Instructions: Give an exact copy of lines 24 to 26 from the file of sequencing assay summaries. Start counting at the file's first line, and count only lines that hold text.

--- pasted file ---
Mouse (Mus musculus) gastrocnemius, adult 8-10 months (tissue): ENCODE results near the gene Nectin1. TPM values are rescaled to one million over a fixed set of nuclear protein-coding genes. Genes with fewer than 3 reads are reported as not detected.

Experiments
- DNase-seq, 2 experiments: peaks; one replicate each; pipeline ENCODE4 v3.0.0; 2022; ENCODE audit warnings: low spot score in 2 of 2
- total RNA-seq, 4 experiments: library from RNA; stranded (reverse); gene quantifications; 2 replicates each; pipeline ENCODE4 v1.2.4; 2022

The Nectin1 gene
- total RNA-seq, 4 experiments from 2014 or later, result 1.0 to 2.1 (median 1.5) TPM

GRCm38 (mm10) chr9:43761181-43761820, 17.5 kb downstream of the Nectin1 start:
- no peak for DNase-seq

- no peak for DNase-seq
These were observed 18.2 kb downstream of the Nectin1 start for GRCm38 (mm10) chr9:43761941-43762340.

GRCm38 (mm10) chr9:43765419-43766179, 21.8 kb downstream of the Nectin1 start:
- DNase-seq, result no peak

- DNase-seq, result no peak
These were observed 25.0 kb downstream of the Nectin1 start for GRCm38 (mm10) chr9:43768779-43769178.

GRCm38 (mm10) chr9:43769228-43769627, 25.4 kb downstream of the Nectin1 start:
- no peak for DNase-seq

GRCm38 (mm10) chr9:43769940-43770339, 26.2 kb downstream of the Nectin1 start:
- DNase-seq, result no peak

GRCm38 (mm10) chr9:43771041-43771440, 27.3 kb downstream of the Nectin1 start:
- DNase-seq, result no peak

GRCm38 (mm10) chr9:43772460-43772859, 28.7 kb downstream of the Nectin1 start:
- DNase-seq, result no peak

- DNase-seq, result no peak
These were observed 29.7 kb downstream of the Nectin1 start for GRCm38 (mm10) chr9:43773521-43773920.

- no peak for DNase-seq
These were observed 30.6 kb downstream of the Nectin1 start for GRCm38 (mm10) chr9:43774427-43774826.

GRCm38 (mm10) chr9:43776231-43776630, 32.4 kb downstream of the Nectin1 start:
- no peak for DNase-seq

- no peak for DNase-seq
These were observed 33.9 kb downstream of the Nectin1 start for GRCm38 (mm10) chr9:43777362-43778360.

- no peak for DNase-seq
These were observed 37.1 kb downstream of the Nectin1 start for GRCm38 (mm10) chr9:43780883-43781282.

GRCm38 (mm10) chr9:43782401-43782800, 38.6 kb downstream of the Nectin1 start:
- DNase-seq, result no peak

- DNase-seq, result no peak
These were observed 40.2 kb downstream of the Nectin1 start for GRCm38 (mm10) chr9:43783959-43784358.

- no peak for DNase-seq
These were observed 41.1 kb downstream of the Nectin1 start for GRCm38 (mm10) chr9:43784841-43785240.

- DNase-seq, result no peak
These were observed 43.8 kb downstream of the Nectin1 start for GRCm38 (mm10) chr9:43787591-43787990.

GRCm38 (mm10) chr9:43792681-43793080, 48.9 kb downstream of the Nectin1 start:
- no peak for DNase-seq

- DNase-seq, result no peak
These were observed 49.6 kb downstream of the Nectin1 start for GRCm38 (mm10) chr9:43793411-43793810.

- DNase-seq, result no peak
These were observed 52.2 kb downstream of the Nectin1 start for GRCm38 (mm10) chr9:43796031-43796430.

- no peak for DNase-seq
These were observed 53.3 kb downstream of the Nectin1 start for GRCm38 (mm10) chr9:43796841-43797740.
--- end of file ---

These were observed 29.7 kb downstream of the Nectin1 start for GRCm38 (mm10) chr9:43773521-43773920.

- no peak for DNase-seq
These were observed 30.6 kb downstream of the Nectin1 start for GRCm38 (mm10) chr9:43774427-43774826.